Some links to help you plan your trip:








Train Depot with nice restrooms and a gift shop

Train History (courtesy of DurangoTrain.com)

Durango was founded by the Denver & Rio Grande Railway in 1880. The railroad arrived in Durango on August 5, 1881 and construction on the line to Silverton began in the fall of the same year.

Durango was founded by the Denver & Rio Grande Railway in 1880. The railroad arrived in Durango on August 5, 1881 and construction on the line to Silverton began in the fall of the same year. By July of 1882, the tracks to Silverton were completed and the train began hauling both passengers and freight.

From the very beginning, the railroad was promoted as a scenic route for passenger service although the line was constructed primarily to haul mine ores, both gold and silver, from the San Juan Mountains. It is estimated over $300 million in precious metals has been transported over this route.

By 1885 the population of Silverton had grown to 1100 and Otto Mears completed the toll road to Ouray and additional narrow gauge track out of Silverton was laid down in 1887. In 1893, 10 large mines in the Silverton district were forced to close when silver prices dropped from $1.05/oz to $.63/oz. Just three years later the Yankee Girl and Guston Mines played out. In Durango, the fire of 1889 virtually destroyed downtown and the first automobile arrived by train in 1902. By 1906, Mesa Verde was designated a National Park, increasing the potential for tourism promotions.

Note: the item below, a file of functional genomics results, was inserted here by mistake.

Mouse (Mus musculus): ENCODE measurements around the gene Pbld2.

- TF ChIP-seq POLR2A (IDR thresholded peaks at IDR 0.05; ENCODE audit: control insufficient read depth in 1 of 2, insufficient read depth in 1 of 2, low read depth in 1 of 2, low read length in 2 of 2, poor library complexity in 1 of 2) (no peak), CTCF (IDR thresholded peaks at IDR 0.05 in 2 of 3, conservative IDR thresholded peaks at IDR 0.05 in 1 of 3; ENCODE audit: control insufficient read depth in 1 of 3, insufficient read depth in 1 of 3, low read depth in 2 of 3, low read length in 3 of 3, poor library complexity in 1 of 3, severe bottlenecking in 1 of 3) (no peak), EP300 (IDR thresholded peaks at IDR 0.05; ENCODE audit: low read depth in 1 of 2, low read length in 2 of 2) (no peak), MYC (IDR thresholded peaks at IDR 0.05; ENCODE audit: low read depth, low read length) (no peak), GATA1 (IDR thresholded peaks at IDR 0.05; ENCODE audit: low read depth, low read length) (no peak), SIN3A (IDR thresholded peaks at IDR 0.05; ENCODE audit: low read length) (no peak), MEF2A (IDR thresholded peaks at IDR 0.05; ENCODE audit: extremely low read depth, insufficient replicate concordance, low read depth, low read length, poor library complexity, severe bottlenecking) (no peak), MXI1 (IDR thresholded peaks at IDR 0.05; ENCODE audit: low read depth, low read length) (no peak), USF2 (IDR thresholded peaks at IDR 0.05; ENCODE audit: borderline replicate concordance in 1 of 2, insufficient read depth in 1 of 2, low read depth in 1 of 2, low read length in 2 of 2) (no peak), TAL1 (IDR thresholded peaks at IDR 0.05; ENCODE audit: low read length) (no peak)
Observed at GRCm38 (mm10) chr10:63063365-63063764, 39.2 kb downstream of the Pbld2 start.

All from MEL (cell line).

Throughout the next twenty years the railroad faced many challenges; slides, floods, snow, war and financial instability. When the US Government entered WW I, it assumed operation of the railroad. Shortly after resuming control of railroad operations, the D&RGW reorganized due to financial difficulties. Silverton suffered devastating effects from the Spanish Flu Epidemic of 1918 – 10 percent of the population died in just six weeks! In addition, the Gold King Mine closed, the Sunnyside Mine temporarily ceased operations for almost ten years and the Silverton Railroad closed.

With the advent of WW II, the US Government requisitioned narrow gauge equipment to use in Alaska and the smelter in Durango reopened to process uranium for use in the war. The smelter continued to process uranium instead of silver into the late 1940’s due to the Cold War. By 1947 the Silverton branch was in danger of being abandoned. A determined staff stepped in and helped to promote tourism keeping the line alive. Then Hollywood discovered Durango and the railroad. Over the next ten years several movies were filmed in the area showcasing the train: Ticket to Tomahawk, Across the Wide Missouri, Denver & Rio Grande, Viva Zapata and Around the World in 80 Days.

During the latter part of the 1960s, the Durango-Silverton was registered as a National Historic Landmark and was awarded as a National Historic Civil Engineering Landmark. In 1969 the D&RGW abandoned the tracks south of Durango isolating the line and leaving the future of the line in question. Hollywood continued its fascination with the area and the railroad with the filming of Butch Cassidy and the Sundance Kid. As the railroad prepared to celebrate its 100th birthday, Charles E. Bradshaw, Jr. purchased the Silverton branch and with the restoration process complete, engine #481 returned to service after 20 years in retirement.

Courtesy of DurangoTrain.com